- How to add translations in Youtube (manually)
Workflow alternatives to YouTube
There are just two main steps to the process of creating subtitles or closed captions (whether in the original language of the video or a translation): create the subtitle file, and add it to your video.
1. Create the subtitle file
A subtitle file is a simple text file that abides by a specific formatting structure. One common cross-platform subtitle file format is SRT.
Rather than building this file from scratch, there are many services to help make it easier to create and edit subtitle files so that they line up with the spoken text. They may also make it easier to support closed captioning features like the identification of different speakers.
This includes downloadable applications, many of which are also opensource, like autoEdit, Y, and Z, as well as web-based platforms. Most web platforms for creating and editing subtitles also enable you to pay for automated transcription as a first step in the process. This can save significant time.³ Just be aware that some platforms actually require you to pay for a first automated pass before you can use their subtitle editor, either charged by the minute or a subscription (e.g. sonix.ai, amberscript.com, zubtitle.com, and rev.com), which may or may not fit your needs. One platform which permits both free manual subtitle editing and automated transcription which can be edited is happyscribe.com. This is a great choice if you already have a script or subtitle file to work from as a starting point. For example, you could download a subtitle file from Youtube’s free automated service, upload it into the platform, and make manual edits and review from there.
Pro tip: If you already have a script or transcript, upload it into your subtitle editing program before running any subtitle generation. Many programs permit this and this will help improve accuracy.
³Typically, creating subtitles entirely from scratch typically takes about 5-10 times the duration of the video, even when using user-friendly software to generate the timestamps. By contrast, when manually editing/proofing an automatically generated transcript, expect it to take about three times the duration of the video for a complete proof, including watching it all the way through. All of these times are reduced if you already have a script or transcription file you can work from.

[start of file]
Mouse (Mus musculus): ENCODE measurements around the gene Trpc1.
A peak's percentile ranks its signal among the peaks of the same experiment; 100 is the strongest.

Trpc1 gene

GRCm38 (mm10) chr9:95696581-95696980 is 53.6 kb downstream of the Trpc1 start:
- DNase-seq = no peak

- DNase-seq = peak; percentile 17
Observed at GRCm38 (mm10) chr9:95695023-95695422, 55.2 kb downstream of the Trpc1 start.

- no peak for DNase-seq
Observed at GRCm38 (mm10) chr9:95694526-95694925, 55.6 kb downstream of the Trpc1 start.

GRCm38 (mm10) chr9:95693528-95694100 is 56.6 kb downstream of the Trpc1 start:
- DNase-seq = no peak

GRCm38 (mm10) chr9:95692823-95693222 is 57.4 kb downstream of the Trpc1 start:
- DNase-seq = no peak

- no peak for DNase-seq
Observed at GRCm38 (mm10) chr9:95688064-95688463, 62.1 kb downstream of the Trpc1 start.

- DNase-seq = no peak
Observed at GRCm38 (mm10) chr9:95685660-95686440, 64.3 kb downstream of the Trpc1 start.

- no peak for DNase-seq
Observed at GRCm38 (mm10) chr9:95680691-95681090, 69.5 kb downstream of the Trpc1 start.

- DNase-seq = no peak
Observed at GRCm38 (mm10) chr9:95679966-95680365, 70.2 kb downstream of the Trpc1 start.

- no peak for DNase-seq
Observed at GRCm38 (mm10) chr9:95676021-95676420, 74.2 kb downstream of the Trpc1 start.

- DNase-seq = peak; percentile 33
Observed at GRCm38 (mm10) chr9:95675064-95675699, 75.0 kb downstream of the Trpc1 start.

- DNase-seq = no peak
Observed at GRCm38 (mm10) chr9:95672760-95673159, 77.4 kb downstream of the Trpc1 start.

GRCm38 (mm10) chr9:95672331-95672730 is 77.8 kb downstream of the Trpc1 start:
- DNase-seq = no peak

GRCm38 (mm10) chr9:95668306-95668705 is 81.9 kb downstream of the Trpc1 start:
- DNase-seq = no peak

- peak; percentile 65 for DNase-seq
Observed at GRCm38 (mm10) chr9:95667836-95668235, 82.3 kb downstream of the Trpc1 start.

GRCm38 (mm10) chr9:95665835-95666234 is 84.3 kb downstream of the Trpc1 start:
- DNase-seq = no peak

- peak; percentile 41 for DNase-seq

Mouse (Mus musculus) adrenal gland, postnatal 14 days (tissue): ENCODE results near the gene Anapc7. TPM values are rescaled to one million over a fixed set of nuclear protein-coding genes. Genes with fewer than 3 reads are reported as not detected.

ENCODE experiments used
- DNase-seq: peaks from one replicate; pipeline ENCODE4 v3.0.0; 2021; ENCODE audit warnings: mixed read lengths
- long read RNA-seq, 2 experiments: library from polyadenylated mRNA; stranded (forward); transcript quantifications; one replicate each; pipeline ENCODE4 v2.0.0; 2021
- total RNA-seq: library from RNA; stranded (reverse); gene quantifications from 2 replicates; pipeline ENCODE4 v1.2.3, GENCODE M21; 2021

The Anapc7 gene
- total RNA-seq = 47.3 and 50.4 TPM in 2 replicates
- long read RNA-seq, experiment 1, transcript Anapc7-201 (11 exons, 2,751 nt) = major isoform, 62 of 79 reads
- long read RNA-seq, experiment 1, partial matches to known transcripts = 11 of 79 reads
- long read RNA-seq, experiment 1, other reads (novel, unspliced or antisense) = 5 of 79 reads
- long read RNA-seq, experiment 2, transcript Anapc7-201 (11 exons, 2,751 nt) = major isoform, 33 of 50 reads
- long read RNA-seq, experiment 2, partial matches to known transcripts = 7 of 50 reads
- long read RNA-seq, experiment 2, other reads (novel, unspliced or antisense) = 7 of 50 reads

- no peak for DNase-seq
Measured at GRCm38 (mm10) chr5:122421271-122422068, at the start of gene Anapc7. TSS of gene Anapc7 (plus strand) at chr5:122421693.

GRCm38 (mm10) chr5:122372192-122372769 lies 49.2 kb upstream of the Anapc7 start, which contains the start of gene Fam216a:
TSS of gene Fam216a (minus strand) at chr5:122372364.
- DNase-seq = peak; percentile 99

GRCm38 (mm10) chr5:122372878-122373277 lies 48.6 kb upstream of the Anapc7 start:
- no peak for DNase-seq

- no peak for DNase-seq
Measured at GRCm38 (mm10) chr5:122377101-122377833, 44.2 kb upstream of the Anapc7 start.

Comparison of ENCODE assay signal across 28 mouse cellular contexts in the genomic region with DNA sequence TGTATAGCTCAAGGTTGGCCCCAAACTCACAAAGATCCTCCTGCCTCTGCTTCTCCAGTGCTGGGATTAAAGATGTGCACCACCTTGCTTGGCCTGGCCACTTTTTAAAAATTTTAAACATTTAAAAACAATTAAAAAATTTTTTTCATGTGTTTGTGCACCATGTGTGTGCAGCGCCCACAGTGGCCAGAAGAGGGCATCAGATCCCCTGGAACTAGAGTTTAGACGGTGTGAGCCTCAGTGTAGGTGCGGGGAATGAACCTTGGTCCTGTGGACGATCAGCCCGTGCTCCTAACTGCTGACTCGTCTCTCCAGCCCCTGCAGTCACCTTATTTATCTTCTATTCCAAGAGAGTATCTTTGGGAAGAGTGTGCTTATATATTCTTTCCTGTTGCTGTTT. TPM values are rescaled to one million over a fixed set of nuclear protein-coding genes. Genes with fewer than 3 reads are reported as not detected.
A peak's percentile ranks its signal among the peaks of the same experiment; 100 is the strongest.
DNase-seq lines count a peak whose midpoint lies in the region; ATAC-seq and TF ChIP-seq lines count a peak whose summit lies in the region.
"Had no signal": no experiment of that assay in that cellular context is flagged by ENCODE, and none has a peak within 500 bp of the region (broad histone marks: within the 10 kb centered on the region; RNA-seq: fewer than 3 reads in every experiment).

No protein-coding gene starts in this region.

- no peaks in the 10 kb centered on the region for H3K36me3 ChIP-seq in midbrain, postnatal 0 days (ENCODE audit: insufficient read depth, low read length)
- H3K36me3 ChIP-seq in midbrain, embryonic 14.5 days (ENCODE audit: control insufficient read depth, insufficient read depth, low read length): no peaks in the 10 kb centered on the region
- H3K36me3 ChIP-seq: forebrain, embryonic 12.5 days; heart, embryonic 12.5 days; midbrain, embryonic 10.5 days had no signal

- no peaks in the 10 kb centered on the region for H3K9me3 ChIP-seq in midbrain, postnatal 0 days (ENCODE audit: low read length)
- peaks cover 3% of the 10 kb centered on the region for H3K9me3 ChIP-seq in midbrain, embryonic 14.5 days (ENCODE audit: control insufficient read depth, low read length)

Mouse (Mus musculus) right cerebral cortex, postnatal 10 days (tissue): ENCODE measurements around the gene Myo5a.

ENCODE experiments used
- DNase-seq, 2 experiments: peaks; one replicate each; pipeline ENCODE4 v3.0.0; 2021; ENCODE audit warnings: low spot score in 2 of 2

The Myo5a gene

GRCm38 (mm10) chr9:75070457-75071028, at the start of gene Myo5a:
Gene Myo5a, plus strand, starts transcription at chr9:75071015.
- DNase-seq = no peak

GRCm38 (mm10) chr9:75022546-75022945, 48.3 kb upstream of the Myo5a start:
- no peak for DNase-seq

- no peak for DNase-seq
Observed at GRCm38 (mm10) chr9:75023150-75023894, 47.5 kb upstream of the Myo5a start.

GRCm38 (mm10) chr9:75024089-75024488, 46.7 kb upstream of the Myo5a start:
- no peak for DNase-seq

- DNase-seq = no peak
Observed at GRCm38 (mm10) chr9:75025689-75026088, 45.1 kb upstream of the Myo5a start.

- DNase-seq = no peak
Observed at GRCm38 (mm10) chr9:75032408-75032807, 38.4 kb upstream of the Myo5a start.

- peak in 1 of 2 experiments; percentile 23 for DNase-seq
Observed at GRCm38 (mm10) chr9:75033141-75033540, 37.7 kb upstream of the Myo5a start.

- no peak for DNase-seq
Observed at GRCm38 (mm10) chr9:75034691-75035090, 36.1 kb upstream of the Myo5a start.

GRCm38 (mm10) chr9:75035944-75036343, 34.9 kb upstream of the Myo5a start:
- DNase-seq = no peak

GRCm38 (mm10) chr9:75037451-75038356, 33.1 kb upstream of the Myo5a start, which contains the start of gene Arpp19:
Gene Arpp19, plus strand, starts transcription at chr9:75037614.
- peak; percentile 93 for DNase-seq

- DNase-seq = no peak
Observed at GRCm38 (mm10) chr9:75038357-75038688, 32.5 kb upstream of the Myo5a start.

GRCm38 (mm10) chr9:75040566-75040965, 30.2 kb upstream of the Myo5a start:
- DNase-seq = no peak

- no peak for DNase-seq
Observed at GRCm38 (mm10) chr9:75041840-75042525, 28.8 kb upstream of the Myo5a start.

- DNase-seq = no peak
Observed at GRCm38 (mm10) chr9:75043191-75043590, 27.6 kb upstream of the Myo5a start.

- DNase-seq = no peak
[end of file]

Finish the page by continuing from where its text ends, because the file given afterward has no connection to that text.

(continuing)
2. Add the subtitle or caption file to your video
If you are uploading to a video platform like Youtube or Vimeo, you should upload the video as recorded and upload the subtitle file separately. Many streaming services offer this option as well; search for documentation for your specific platform.
- Instructions for uploading subtitle files to Vimeo
- Instructions for uploading subtitle files to Youtube
If you are distributing on platforms that don’t let you add a subtitle file, you can burn the text into the video file itself. If you’re using a professional video editing program, search for documentation for your specific application. If not, the free app Handbrake lets you burn subtitles or open captions into the video (instructions).
Although several of these terms are colloquially used interchangeably, in this material we respect the formal meanings of the following terms.
Subtitles – Subtitles provide a text representation of spoken language in a video or sound recording. They may be in the original language or translations. They incorporate time information so that they are presented in relative sync with the audio or video.
Captions – Captions provide a text representation of all essential audio in a video or sound recording, including non-speech sounds, music, and other information. Captions can be open captions (“burned into” the video so they are always visible) or closed captions (users can turn captions on or off). They incorporate time information so that they are presented in relative sync with the audio or video.
Transcripts – a static text representation of material originally presented verbally or in another medium. For online events, the transcript is typically made available via a separate webpage or file. The content is very similar or identical to subtitles, but it does not include time information nor automatically display in sync with the audio or video.
VRI (video remote interpretation) – Sign language interpretation services that are provided remotely via video.
RTMP / RTMPS (Real-Time Messaging Protocol [Secure]) – One common protocol that your streaming platform might use to receive closed captions from specialized captioning software.